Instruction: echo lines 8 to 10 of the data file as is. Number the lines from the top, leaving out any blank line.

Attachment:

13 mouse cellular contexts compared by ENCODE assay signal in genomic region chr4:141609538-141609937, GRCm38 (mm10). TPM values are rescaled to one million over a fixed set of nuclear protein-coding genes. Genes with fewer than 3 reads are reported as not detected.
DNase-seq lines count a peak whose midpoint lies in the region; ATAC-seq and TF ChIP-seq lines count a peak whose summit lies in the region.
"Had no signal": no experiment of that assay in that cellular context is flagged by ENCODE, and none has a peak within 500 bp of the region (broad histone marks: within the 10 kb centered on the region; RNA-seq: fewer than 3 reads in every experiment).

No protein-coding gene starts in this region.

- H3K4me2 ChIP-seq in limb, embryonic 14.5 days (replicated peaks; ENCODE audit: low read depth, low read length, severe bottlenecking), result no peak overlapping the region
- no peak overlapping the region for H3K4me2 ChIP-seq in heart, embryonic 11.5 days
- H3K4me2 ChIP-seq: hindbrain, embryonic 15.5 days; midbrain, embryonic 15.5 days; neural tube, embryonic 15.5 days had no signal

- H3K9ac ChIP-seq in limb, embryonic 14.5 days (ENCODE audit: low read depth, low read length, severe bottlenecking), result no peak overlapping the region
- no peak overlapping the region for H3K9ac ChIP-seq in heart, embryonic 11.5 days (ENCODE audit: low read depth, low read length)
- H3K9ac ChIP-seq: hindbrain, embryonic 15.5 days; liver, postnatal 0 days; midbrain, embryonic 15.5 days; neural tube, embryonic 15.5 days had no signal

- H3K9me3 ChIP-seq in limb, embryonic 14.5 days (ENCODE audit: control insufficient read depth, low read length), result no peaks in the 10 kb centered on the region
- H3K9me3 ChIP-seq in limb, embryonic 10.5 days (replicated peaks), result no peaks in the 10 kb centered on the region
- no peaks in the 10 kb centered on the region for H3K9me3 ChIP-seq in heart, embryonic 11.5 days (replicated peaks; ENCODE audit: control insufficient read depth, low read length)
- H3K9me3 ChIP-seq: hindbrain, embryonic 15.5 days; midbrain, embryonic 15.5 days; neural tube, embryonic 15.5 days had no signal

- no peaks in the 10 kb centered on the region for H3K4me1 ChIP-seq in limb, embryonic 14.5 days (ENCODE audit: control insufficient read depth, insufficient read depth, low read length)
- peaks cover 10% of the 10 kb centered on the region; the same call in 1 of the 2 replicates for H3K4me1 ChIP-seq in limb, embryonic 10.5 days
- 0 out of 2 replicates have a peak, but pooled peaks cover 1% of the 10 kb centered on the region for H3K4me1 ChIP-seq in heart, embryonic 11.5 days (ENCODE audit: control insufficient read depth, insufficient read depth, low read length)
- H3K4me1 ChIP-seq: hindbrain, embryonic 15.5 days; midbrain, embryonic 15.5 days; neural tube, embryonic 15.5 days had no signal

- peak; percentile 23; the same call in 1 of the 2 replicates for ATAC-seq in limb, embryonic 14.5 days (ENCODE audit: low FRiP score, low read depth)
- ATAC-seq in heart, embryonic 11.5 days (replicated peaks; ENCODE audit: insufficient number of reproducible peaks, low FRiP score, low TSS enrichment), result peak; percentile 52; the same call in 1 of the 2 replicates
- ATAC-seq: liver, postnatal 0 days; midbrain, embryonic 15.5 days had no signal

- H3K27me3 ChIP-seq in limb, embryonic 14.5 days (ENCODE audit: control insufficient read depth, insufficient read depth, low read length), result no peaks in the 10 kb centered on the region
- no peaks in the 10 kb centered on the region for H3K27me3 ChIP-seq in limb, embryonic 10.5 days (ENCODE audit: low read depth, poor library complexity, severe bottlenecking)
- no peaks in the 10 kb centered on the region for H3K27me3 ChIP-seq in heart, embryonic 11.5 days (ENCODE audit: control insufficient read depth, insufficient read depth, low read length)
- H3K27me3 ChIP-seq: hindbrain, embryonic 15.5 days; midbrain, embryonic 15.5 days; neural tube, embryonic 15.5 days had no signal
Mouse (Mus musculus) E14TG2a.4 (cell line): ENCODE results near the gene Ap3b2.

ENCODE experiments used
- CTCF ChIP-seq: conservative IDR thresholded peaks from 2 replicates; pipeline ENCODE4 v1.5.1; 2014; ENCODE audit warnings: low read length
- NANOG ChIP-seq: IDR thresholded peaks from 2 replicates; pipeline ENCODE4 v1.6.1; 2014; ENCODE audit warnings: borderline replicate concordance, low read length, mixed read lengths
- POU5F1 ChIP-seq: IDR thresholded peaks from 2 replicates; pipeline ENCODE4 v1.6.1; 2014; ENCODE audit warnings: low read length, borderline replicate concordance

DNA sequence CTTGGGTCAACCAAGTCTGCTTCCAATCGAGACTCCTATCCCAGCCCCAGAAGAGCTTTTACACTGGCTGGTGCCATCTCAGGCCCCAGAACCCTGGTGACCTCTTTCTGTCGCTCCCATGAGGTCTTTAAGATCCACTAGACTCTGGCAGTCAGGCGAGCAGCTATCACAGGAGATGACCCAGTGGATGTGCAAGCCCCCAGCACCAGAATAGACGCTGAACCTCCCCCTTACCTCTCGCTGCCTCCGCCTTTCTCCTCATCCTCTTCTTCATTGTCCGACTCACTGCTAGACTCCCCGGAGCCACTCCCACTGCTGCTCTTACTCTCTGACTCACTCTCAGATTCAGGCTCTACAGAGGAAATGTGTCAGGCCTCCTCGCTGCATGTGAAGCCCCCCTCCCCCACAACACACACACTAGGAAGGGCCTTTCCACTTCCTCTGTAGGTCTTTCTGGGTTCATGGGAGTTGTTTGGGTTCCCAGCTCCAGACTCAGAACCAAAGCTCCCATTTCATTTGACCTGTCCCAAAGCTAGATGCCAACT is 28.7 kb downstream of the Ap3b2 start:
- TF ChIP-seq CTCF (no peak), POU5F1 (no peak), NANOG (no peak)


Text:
- H3K9ac ChIP-seq in limb, embryonic 14.5 days (ENCODE audit: low read depth, low read length, severe bottlenecking), result no peak overlapping the region
- no peak overlapping the region for H3K9ac ChIP-seq in heart, embryonic 11.5 days (ENCODE audit: low read depth, low read length)
- H3K9ac ChIP-seq: hindbrain, embryonic 15.5 days; liver, postnatal 0 days; midbrain, embryonic 15.5 days; neural tube, embryonic 15.5 days had no signal